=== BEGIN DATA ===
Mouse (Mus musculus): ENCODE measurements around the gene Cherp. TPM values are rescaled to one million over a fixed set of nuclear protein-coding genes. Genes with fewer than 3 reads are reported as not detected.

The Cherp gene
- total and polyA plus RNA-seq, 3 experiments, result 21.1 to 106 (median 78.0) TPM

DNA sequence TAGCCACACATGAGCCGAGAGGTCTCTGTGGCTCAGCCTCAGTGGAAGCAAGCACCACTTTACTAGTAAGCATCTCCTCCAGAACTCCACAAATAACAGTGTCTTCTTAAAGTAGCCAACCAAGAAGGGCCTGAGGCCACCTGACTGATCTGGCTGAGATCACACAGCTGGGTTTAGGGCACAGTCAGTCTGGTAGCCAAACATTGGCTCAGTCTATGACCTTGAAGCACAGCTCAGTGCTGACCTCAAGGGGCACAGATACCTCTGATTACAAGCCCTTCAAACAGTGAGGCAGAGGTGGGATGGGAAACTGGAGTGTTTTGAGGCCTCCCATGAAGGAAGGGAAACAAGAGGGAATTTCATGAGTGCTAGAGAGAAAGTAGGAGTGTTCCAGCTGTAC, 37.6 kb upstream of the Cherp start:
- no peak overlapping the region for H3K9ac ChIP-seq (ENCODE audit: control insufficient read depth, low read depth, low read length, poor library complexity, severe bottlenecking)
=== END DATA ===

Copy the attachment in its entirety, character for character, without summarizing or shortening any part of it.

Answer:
Mouse (Mus musculus): ENCODE measurements around the gene Cherp. TPM values are rescaled to one million over a fixed set of nuclear protein-coding genes. Genes with fewer than 3 reads are reported as not detected.

The Cherp gene
- total and polyA plus RNA-seq, 3 experiments, result 21.1 to 106 (median 78.0) TPM

DNA sequence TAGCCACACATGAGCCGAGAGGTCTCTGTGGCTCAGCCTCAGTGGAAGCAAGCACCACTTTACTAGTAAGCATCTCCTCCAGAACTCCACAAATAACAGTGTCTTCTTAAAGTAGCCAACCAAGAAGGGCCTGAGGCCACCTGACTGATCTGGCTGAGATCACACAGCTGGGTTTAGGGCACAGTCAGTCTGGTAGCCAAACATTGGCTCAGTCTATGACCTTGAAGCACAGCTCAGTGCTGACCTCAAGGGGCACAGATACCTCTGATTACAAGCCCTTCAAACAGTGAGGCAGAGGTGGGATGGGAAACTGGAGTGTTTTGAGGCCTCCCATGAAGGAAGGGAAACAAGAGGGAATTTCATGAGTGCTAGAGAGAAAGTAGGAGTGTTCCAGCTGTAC, 37.6 kb upstream of the Cherp start:
- no peak overlapping the region for H3K9ac ChIP-seq (ENCODE audit: control insufficient read depth, low read depth, low read length, poor library complexity, severe bottlenecking)